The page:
It's 9:45 a.m.. Guess who is still in her pajamas?
I'm not sick. I'm not taking a mental health day. And I've even entertained a visitor this morning. I've been too busy to shower.
You see, I've spent the last two hours watching a hummingbird.
With gorgeous, fall-like temperatures this morning, I left the balcony door wide open to air out the house. And, as you know if you visit
often, our just-filled hummingbird feeders draw a lot of visitors.
One of our guests took an unfortunate detour.
at my desk, as I do every morning as soon as the kids head to school, I heard an odd sound from the living room. My first thought was: “Bad dog!” It sounded like something being shredded. I ran in the living room, looking for Chloe who, while extremely finicky about eating her dog food, will sneak people food at any opportunity. (Usually Sophie is blamed, but she just eats everything shamelessly. Chloe is sly.)
I didn't notice that both pups hadn't moved from their beds. In the office.
Then, I looked up.
When we renovated the house last year, skylights seemed like a great idea.
Today, I cursed them.
Normally, if a bird flies into a house, the easiest way to remove it is to open a door or window, make the rest of the house dark, and let it naturally fly toward the light.
Of course, that's not possible when you have windows on the ceiling that don't open.
I thought about closing the shades on the skylights, but because the shades close via remote control—and the hummingbird used the channel as a perch—I feared injuring the bird or trapping it under the shade.
In a burst of creativity, I went outside (yes, in my PJs), grabbed a hummingbird feeder, came inside, and attached it to the handle of a broom. I stood on the couch, holding the broom/feeder over my head, waiting for the hummingbird to land on the feeder. It was, after all, becoming exhausted.
And then I spilled sugar water all over the couch, the floor, the coffee table...and me.
Note to self: couch cushions are not very stable.
Now, instead of the couch, I climbed a step stool and held the broom/feeder concoction. And spilled more sugar water.
Still, the hummingbird ignored it.
So, deciding the broom/feeder combination might be stressing out the poor bird instead of helping, I tried a more natural approach.
I cut two long branches of lantana, tied them to the broom handle, and held it up to the skylight.
I mean, seriously—those birds can't get enough of the lantana outside the office window. Surely, the hummingbird would land on a branch to drink some nectar—it was really getting tired now.
(Can you envision it? Me. The top step of the ladder. Pajamas. A broom disguised as a lantana bush. I'm grateful no one was home to take a picture.)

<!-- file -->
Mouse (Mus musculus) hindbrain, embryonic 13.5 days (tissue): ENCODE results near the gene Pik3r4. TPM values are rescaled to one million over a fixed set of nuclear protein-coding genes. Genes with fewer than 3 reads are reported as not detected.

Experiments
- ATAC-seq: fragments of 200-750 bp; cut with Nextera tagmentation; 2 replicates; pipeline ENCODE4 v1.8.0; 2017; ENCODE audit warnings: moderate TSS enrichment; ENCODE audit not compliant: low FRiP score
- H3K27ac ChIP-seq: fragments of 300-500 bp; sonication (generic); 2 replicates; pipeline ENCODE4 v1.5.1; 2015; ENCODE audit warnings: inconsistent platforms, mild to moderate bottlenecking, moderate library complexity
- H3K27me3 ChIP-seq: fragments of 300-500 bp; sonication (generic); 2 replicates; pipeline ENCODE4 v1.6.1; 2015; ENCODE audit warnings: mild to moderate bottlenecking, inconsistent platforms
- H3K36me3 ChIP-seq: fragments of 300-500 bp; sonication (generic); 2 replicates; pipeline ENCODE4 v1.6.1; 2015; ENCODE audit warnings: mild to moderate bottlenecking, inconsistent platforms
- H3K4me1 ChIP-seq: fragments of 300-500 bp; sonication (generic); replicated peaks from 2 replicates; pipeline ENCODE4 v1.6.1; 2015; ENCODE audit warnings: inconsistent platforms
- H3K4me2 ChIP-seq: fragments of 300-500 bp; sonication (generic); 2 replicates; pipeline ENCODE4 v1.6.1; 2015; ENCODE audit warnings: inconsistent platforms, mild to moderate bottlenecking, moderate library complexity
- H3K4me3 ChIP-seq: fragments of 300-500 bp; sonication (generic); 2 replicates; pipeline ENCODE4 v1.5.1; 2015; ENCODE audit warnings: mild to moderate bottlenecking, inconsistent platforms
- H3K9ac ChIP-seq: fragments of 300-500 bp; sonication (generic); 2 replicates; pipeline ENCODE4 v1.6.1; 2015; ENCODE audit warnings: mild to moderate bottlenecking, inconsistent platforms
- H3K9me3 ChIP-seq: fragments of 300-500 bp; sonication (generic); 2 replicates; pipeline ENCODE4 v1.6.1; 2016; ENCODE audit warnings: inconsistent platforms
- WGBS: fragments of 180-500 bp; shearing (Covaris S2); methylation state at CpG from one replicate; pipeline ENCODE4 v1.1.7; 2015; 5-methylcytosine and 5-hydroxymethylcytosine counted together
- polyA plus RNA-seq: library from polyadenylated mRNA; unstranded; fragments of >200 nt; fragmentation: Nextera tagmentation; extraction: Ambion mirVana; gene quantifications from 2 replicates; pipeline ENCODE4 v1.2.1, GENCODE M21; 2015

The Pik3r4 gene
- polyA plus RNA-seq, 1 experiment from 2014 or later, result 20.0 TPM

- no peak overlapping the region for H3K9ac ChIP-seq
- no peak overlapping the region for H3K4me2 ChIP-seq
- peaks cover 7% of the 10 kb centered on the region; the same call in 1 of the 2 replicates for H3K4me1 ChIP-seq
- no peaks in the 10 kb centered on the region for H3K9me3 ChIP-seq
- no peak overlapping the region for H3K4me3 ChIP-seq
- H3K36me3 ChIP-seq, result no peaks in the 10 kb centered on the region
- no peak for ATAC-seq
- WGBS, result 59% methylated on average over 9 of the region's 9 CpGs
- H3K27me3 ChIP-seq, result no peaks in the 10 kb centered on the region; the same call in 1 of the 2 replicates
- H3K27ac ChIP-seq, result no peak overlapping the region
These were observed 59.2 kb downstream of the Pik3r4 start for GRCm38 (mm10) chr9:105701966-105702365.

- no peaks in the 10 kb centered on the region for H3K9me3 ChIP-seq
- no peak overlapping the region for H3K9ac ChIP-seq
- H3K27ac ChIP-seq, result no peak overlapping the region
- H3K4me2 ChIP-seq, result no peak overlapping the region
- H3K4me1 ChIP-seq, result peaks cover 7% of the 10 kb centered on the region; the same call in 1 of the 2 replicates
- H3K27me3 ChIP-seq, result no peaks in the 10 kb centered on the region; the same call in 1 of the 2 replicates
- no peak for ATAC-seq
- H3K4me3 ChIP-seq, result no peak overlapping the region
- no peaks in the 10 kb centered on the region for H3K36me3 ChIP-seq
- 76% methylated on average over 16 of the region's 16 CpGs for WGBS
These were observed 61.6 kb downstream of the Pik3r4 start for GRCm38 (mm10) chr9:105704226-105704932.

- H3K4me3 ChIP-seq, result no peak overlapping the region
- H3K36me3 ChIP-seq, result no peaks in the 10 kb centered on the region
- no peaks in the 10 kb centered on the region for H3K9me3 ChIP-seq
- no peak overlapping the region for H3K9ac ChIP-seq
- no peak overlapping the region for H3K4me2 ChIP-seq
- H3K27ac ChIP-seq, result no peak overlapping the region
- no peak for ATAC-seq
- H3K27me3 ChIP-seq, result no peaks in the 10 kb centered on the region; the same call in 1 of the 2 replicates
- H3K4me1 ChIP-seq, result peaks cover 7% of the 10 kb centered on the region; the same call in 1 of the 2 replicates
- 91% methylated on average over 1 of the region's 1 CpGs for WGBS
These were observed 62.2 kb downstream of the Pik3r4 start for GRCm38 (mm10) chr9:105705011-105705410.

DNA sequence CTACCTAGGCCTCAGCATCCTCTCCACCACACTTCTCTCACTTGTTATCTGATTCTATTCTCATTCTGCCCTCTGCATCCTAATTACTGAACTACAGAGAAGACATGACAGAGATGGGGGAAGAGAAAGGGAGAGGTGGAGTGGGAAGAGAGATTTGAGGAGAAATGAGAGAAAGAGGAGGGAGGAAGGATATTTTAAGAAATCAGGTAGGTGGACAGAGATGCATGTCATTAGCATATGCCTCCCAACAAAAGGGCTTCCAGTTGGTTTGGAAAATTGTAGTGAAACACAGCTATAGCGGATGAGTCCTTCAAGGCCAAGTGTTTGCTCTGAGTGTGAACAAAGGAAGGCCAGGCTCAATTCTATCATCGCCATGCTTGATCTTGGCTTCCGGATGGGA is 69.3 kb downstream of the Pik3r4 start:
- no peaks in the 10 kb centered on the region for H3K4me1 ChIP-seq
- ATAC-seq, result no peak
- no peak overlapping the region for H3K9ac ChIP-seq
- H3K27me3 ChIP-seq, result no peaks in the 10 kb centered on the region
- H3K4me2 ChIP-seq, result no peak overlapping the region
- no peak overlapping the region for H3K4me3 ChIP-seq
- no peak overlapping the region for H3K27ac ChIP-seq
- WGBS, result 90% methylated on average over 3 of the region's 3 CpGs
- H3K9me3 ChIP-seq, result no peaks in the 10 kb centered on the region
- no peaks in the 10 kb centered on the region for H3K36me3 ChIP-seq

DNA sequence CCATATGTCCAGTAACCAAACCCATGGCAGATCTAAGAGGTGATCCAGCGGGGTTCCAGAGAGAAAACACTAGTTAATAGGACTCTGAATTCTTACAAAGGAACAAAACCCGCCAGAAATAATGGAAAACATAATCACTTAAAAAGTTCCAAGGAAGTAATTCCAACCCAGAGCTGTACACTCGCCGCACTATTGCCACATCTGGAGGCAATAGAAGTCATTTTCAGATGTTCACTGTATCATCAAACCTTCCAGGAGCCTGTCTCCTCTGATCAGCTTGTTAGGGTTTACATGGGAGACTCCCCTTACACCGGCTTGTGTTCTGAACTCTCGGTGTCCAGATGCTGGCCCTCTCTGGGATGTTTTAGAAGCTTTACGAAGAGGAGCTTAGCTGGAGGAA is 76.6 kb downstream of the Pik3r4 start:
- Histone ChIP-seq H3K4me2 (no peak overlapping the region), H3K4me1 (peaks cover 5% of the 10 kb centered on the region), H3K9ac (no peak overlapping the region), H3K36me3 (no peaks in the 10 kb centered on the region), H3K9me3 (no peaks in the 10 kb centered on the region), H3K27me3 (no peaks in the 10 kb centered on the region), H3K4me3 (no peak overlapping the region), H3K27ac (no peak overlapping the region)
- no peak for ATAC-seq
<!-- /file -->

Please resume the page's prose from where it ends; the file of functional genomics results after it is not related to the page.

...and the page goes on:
The lantana truly was inspired, don't you think? The bird obviously didn't appreciate my creative genius. It continued to whack its tiny body into the glass.
Kids' fishing net.
Thankfully, the handle on the net was too short, even with standing on the top step of the ladder. I'm glad, too, because I'm afraid the net might have damaged the hummingbird's wings.
Argh. I hate when I can't solve something like a hummingbird trapped in the house by myself! Still, Peter is about seven inches taller than me, and I worried that the bird wouldn't make it much longer if it didn't get out. I left the room, hoping it might fly lower without me near, and waited for Peter to come home from work. (Thankfully, the company is ten minutes away.)
Of course, I couldn't stand it.
I peaked in the living room—and there it was, flying just above the picture on the wall. Then it perched on the frame. YES! I tried to sneak up on it, thinking to catch it in my hands—and then it zipped past my head, into the kitchen, where it promptly flew into the wall and fell onto the bench.
But when I looked closer, it was alive. Exhausted, but breathing.
I opened all of the kitchen windows, but then thought—if I catch it and release it from the kitchen, which is very high off the ground—the bird might not be able to fly. So, in my infinite wisdom, I decided to get the hummingbird feeder, put it on the balcony, catch the bird and place it on the feeder.
Of course, while I thought all of this, the hummingbird recovered from its bang into the wall, flew over my head...and behind the refrigerator.
Sometimes, it doesn't pay to think.
Fortunately, Peter walked in five minutes later.
I was afraid what we'd find behind the refrigerator.
And there sat the hummingbird, covered in dust bunnies. (You're judging my housekeeping skills now, aren't you?!)
Peter carried the little fuss-budget to the balcony. It sat for a moment on his hand, and he tried to move it to the feeder.
Instead, without so much as a peep, it took off and flew to a high branch in the tree.
(Blurred by my excitement...)
We put the feeder back in its place, closed the balcony door, and waited to see if the hummingbird would venture down for a drink.
No luck. Yet.
So, that's how I've spent my morning. I think it's now time for me to take a shower, get dressed, and perhaps try to get a few things done.
Like mopping up the sugar water on the living room floor.
After that, I might just hang out on the couch and spy on hummingbirds.
Note to self: always close the balcony door.